CLEVELAND — Tucked away and spread across 60 acres of land flanking Cleveland's Forgotten Triangle, the city-owned Woodland Cemetery is a place deeply rooted in Black history that largely has been forgotten by it. A group of volunteers with an unbridled passion for the hallowed, historic land have donated their time and talent to uncover what's hiding in plain sight.
Named after the trees that tower above it, Woodland Cemetery, located at 6901 Woodland Ave., opened in 1853 and was considered a source of pride for the city, although the cemetery wasn't technically within the city's borders until 14 years later. Woodland, which pre-dates the more well-known Lakeview Cemetery further east, was the primary public cemetery during the city's most prosperous years. Veterans of the War of 1812 and Civil War are buried at Woodland. It is also the final resting place for two Ohio governors, a lieutenant governor, and the namesake of Bratenahl. Equally as important, the people who played vital roles in the days of the Underground Railroad, Reconstruction and Jim Crow have also contributed their stories to Woodland's list of notable residents.
Many of those stories would not be told today if not for the Woodland Cemetery Foundation.
"There are about 85,000 residents in Woodland Cemetery and I've always said that every single one of them has a story to tell," said Michelle Day, the president of the Woodland Cemetery Foundation. "Our job is to find those stories and to tell them."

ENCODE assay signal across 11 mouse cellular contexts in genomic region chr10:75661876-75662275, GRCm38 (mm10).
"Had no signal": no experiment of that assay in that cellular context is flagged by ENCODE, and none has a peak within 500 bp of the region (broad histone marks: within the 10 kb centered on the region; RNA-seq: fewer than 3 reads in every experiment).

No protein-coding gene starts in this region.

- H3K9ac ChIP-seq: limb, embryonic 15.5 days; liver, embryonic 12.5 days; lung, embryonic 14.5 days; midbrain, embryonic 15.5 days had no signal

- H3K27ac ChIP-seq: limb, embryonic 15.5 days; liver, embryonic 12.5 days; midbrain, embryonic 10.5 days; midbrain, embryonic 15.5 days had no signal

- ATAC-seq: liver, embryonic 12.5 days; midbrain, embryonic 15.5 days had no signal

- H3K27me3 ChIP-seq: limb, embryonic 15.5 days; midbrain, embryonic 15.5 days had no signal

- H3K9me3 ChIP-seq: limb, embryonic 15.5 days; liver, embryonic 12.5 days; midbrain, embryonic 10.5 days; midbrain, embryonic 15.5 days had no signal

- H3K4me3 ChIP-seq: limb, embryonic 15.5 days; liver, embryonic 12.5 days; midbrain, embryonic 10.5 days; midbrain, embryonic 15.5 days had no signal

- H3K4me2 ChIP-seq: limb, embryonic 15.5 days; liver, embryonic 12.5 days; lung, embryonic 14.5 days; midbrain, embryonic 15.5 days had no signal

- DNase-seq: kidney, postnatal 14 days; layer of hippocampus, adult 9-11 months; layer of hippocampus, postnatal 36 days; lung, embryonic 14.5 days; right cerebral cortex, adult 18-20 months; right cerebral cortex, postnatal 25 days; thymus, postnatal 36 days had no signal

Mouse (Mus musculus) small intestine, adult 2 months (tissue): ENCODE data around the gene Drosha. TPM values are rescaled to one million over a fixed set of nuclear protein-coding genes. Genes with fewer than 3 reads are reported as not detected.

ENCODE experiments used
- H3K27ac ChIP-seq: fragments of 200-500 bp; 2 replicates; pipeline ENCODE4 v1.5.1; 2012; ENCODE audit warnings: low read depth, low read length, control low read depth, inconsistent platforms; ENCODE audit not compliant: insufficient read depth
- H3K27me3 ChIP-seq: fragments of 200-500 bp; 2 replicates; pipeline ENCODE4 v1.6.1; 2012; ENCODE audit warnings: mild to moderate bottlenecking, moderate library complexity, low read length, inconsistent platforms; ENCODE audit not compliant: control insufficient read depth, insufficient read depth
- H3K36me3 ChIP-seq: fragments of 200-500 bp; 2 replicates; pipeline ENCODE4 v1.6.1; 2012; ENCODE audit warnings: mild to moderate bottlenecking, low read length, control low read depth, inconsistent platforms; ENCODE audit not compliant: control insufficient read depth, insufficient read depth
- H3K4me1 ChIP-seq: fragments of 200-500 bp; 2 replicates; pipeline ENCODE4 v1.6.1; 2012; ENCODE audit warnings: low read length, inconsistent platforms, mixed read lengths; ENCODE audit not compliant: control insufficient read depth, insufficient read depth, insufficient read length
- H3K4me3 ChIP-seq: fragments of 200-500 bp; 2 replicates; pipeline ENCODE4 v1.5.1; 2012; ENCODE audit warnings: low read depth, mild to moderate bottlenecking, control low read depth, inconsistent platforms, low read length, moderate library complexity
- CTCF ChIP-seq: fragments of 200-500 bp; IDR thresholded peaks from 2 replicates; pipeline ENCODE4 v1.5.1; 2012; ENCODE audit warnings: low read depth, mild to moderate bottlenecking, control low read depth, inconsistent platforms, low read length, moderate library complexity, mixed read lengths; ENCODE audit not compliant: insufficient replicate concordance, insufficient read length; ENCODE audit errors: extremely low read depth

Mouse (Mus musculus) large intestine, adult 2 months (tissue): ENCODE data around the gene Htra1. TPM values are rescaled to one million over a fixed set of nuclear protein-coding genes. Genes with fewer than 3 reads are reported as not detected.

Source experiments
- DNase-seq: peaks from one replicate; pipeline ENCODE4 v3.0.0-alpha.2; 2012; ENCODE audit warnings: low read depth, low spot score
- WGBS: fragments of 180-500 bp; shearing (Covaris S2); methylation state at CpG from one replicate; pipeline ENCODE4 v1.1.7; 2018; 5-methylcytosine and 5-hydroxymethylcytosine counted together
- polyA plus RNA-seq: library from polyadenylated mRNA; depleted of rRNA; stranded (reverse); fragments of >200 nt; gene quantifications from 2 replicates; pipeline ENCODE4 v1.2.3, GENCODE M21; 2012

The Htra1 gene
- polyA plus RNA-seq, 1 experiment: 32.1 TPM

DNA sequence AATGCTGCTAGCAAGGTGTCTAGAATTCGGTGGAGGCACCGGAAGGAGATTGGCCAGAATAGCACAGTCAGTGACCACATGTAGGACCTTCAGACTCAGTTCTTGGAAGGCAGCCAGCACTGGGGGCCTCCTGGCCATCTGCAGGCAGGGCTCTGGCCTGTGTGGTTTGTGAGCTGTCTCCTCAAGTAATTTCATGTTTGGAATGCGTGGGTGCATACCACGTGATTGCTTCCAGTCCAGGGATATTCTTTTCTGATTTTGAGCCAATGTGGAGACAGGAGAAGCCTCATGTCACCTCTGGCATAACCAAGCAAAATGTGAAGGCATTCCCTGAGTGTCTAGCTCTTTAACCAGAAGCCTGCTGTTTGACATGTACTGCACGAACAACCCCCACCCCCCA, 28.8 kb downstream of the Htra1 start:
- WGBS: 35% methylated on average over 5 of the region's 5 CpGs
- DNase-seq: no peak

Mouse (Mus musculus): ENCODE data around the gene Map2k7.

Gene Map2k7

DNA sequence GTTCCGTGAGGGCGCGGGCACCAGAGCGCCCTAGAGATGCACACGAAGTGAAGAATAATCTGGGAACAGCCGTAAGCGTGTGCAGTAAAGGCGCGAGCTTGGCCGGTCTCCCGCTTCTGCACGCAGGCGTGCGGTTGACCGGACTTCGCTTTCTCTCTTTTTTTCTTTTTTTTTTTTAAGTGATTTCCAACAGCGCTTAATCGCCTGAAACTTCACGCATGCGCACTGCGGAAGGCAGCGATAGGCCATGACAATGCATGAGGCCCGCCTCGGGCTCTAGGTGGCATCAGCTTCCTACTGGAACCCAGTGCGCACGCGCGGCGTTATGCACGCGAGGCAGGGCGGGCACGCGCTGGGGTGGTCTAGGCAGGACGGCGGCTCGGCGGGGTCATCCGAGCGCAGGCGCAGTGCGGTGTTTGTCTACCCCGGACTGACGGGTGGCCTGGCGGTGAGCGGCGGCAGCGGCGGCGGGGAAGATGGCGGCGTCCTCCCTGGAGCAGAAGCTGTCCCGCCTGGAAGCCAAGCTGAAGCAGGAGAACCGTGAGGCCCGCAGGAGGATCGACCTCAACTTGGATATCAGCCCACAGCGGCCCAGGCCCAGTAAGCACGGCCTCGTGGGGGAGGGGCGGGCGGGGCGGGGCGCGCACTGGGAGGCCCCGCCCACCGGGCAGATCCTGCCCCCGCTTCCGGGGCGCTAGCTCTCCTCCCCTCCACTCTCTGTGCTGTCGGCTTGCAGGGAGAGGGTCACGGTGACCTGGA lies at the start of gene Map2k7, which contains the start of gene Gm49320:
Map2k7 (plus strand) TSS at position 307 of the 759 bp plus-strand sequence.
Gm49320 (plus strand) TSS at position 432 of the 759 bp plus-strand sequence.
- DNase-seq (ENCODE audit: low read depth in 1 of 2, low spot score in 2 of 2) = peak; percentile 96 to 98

As irony would have it, Day despised history class when she was a kid. Now, it is an infatuation and Woodland is the reason why.
"My grandparents, my great grandparents, my great great grandparents are buried here. I had never been here. I figured why not come out here and see the cemetery," Day said. "I just fell in love with it. The history -- and the amount of history here -- is not talked about in the City of Cleveland at all."
In 2007, after a small group of people coalesced around Day's attempts to bring attention and better maintenance at Woodland, the foundation was formally incorporated. In addition to raising money for the repair and cleaning of important markers and monuments, the foundation has spent countless hours researching the lives and contributions of the residents buried there.
"We started doing research with the Underground Railroad and how many people within this cemetery, within these gates of this 60 acres, that people just don't talk about," Day said. "They have a lot to do with Cleveland's history."
Dorothy Salem, the educational outreach coordinator for the foundation and a retired educator, said many people develop a passion for the cemetery after connecting with the story of a single resident.
"Research one person and you will begin to paint a picture of the context of what was going on and it's in their own backyard," Salem said. "That's what was so important to me."
Those stories span centuries and tell the tale of how our nation, which was founded on the principle that all men are created equal, finally began to live up to its word.